Posted on by Margo Gladding
Inflammation is linked to just about every major health condition and is believed to play a role in triggering and advancing a wide variety of diseases. Conditions such as heart disease, hypertension, cancer, autoimmune diseases, digestive disorders, diabetes and obesity are marked by systemic, low grade inflammation as well as immune system dysfunction. These chronic inflammatory conditions have been shown to significantly increase one’s susceptibility and mortality from infections such as COVID-19.
Sleep, exercise, reducing toxin load, and stress modification can be powerful modifiers of chronic inflammation. Yet, perhaps the most important personal behavior choice that can impact your health is your diet. Eating an anti-inflammatory diet, such as the Mediterranean diet, has been shown to be very protective against common diseases, whereas eating a pro-inflammatory diet or Western diet has been shown to negatively impact many aspects of health and significantly increase disease risk.
The Mediterranean diet is an eating style that is inspired by the traditional dietary pattern of some of the countries of the Mediterranean basin. It includes eating an abundance of plant foods (fruits, vegetables, legumes, whole grains, nuts and seeds, and olive oil), herbs and spices, as well as a frequent and moderate intake of fermented dairy products, poultry, fish, seafood, eggs, wine, and a low consumption of red meat and processed meats. This balanced eating approach is rich in antioxidants and anti-inflammatory nutrients, including vitamins, minerals, beneficial plant compounds, and healthy omega-3 essential fatty acids.
Studies that have evaluated the effects of a Mediterranean eating style have consistently shown it to be protective against several diseases associated with chronic low-grade inflammation such as cancer, diabetes, obesity, atherosclerosis, metabolic syndrome and cognition disorders. And, the Mediterranean diet has been shown to preserve DNA telomere length, which is associated with a reduction is age-related diseases.
If you are looking for some inspiration, here are a few delicious and healthy recipes for you to enjoy – and many, many more recipes are available for you to explore on our blog, as well!
- Quinoa Chickpea and Kale Salad
- Veggie and Lentil Salad
- Egg Toast with Kale and Avocado
- Blueberry Pomegranate Chia Pudding
- Chickpea and Mango Wraps
The Western diet – which includes a high consumption of processed foods such as refined grains, cured and red meats, desserts and sweets, and deep-fried foods – is a major driver of chronic inflammation. This dietary pattern is associated with an increase in hyperglycemia, type 2 diabetes, hyperlipidemia, obesity, cardiovascular diseases, cancer, neurodegenerative disorders, as well as other serious health conditions. Foods that are high in sugar, poor quality fats, and chemical additives can cause unhealthy changes in the microbiome and lead to a disruption of the gut-brain integrity, which induces inflammation, immune reactivity, as well as metabolic and epigenetic reprogramming.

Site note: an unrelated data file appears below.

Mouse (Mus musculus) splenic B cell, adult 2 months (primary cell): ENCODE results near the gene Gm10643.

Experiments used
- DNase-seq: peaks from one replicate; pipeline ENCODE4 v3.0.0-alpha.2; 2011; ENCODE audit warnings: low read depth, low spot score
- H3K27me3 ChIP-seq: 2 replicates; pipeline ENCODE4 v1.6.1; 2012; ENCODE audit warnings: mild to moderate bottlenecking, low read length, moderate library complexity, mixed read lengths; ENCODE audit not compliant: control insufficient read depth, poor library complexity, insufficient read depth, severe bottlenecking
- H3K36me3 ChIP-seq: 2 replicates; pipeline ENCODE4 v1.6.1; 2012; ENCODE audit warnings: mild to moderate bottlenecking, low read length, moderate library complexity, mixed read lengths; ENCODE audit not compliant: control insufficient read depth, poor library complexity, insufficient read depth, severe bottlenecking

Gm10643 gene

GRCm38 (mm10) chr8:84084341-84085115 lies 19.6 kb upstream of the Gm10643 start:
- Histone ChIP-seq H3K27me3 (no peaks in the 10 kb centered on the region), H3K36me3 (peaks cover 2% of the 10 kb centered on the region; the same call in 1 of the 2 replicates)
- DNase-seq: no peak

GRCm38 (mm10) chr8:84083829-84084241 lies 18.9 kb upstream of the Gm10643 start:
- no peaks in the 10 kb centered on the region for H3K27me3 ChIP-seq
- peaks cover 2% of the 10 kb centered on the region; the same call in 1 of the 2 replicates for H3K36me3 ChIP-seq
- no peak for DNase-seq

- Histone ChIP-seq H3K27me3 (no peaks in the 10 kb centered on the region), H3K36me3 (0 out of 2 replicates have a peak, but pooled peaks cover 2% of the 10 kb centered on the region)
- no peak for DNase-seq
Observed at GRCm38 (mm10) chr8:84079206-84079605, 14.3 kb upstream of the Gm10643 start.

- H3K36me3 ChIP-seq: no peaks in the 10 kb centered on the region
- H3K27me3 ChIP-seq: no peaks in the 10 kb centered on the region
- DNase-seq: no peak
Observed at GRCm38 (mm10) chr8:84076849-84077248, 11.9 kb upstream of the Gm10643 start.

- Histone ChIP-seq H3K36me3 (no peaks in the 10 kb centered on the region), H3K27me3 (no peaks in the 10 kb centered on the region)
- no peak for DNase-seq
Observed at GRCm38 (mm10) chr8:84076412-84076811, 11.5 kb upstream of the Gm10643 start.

Limiting your intake of foods that cause inflammation and incorporating a variety of nutritious, whole foods can transform your health. Even small and simple food swaps or alternatives can make a big impact. For example, the next time you are craving something salty, opt for nuts. When you want a sweet beverage, try sparkling water. Snack on a piece of whole fruit rather than drinking fruit juice. Enjoy sweet potato wedges over white potatoes and choose brown rice over white rice. And, make a homemade salad dressing rather than using a store-bought dressing.
If you would like more personalized guidance and support in making healthy dietary changes, Village Green’s nutrition experts are here to help. Book a consult today!
Photo from here, with thanks.
Humanized Health - NEW!
Learn about personalized health from top experts! Check out our fascinating new shows every week, available as videos, podcasts and transcripts.:
Paula is a highly qualified and experienced nutrition counselor on the staff at Village Green.
Margo's impressive knowledge base is the result of a unique blend of educational and professional experience.
Dr. Neal Barnard
Dr. Barnard leads programs advocating for preventive medicine, good nutrition, and higher ethical standards in research.
Dr. Joseph Pizzorno
Dr. Joseph Pizzorno, ND is a pioneer of integrative medicine and a leading authority on science-based natural medicine.
Debi is a registered dietitian with a master’s degree in nutrition, a personal trainer, and whole health coach.
Teri is a is a Certified Coach Practitioner with extensive certifications and experience in holistic medicinal practices.
Dr. Rav Ivker
Dr. Rav Ivker is a holistic family physician, health educator, and best-selling author.
Susan writes about the connection between plant-based diets and a reduced risk of chronic diseases.
Dr. Rob Brown
Dr. Brown's blended perspective of healthcare includes a deeply rooted passion for wellness and spiritual exploration.